Don't Change Your Brand Name — Unless You Really Have To – Entrepreneur


Signing out of account, Standby…
Considering changing a company or product name? Stop. Before you jump to conclusions, use this framework to conduct a name assessment and think through your options carefully.
Maybe it’s a trend, maybe it’s a coincidence, but lately I’ve seen an uptick in companies reaching out to me for “name assessments.” In each case — based on a hunch or a few too many snide comments from customers — the client was seeking an informed opinion on whether or not it was time to change their company name. If you’ve ever wondered whether a company or needs to change, this article provides some of the basic considerations I’ve shared with my clients and an overview of my approach assessing a name.
To provide a recommendation to my clients, I pore through any existing research, conduct some of my own, and look at how a name stacks up against its competitors’. On one recent project, I recommended the client keep their current name. They did. On another, I recommended a slight tweak to the company name, but the client decided against the change. In other words, despite legitimate concerns around both of these company names, neither of them wound up changing. And, big picture, that’s a good thing; names should almost never change.
When clients ask about changing a name (or a , for that matter), I always remind them that their default position should be to avoid change. Both long-standing marketing wisdom and recent marketing science point to the importance of consistency in building strong . In their 1981 classic, Positioning: The Battle for Your Mind, Al Ries and Jack Trout wrote, “More than anything else, positioning requires consistency. You must keep at it year after year.” And more recently, Dr. Jenni Romaniuk of the Ehrenberg-Bass Institute advised, “When assets have been embedded for a while, it is tempting to tinker with them. Don’t. … Fight the natural urge … to change your Distinctive Assets.” (Building Distinctive Brand Assets)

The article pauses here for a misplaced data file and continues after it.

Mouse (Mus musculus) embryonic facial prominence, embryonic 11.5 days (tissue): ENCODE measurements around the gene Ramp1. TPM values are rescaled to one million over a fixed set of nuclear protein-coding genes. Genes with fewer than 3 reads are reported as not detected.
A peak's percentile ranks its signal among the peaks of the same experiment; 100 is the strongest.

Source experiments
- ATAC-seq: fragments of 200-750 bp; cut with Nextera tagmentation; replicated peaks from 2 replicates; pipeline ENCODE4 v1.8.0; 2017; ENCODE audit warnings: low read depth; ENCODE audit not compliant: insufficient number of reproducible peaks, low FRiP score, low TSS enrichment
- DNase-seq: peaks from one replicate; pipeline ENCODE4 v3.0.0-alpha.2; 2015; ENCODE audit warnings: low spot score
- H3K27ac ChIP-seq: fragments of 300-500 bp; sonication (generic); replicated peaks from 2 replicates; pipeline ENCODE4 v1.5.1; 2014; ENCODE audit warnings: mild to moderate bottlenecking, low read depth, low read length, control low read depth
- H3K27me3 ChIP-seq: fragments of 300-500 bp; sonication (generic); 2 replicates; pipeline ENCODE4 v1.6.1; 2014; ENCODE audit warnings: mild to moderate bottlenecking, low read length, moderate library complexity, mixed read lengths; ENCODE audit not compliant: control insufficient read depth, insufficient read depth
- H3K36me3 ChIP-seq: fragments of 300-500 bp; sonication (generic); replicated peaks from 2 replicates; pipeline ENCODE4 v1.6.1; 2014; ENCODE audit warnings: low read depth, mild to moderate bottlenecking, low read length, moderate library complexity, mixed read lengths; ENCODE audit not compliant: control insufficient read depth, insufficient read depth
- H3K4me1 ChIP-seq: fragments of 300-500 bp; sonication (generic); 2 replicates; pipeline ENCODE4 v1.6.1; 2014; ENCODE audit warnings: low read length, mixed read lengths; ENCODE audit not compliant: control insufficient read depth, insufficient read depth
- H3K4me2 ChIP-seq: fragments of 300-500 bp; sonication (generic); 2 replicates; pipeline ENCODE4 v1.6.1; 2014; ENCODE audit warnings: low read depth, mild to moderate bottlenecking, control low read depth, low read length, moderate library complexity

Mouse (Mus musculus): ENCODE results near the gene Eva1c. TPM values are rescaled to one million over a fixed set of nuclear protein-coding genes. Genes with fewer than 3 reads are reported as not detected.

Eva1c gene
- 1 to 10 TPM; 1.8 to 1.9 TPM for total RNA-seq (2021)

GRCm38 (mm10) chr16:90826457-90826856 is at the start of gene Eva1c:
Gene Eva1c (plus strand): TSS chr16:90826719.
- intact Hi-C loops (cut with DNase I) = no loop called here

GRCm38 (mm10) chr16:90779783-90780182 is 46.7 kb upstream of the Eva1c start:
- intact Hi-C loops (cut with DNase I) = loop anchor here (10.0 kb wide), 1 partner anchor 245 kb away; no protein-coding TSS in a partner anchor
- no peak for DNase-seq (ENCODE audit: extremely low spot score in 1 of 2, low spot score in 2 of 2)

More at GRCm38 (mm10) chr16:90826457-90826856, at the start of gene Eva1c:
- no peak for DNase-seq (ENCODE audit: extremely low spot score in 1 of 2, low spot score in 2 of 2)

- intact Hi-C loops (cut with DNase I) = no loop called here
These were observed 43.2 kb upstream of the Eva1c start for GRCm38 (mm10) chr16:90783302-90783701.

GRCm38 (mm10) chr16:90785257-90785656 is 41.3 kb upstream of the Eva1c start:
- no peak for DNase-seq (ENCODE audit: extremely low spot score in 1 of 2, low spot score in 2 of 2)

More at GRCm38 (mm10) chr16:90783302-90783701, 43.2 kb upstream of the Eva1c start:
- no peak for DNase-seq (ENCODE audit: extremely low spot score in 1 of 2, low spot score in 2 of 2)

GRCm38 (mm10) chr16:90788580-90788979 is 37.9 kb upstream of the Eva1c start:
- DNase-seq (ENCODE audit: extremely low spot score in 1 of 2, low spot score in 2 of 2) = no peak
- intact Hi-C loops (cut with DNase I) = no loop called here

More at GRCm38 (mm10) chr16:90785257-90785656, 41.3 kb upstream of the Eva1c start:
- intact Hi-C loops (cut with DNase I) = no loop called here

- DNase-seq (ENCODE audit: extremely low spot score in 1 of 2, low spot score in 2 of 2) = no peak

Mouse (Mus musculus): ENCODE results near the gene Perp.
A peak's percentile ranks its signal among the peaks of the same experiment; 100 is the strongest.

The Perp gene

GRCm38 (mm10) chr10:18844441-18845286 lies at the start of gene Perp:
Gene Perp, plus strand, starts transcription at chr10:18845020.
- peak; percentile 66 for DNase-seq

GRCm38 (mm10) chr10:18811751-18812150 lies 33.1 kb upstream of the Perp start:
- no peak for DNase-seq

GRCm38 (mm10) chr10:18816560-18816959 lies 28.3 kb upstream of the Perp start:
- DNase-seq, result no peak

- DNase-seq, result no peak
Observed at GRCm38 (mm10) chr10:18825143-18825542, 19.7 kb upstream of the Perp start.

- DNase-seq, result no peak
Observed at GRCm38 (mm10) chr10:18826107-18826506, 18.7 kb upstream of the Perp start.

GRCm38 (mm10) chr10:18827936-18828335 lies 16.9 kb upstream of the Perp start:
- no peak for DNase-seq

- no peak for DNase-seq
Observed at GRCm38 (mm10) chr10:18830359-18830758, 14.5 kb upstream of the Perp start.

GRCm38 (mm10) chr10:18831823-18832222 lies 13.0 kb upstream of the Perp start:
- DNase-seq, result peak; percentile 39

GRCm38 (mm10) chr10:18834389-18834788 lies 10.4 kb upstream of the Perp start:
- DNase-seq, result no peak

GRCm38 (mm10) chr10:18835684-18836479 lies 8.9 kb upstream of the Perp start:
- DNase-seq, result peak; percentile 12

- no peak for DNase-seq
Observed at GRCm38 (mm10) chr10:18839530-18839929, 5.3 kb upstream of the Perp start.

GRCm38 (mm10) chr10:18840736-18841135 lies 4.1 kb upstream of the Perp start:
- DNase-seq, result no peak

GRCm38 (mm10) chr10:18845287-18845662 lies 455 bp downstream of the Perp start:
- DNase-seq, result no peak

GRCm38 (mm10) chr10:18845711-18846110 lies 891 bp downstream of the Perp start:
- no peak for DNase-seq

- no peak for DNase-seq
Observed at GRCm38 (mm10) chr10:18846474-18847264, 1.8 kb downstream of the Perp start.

Related: When Is It Time to Rebrand? Lessons From Meta, Block and More
Don’t change a long-standing company or product name simply because you’ve grown tired of it or a handful of customers have pointed out its flaws. Name changes come with many costs — time, money, lost — and risks. And there is no perfect . (Upon hearing “,” founder Phil Knight said, “I guess that’s the best of the bunch. Maybe it’ll grow on us.”) Rather than throw the baby out with the bathwater, work to build awareness, associations, and preference around the existing name.
Whether a brand name works depends on context, so the first step in evaluating a name is learning about the underlying company or product, the audience(s) for the name, and the competitive landscape. You may want to start by conducting some interviews, reviewing marketing or strategy materials, and checking competitors’ websites.
Rooted in an understanding of the context, brand names should be assessed in each of three categories of qualities: strategic, creative, and technical: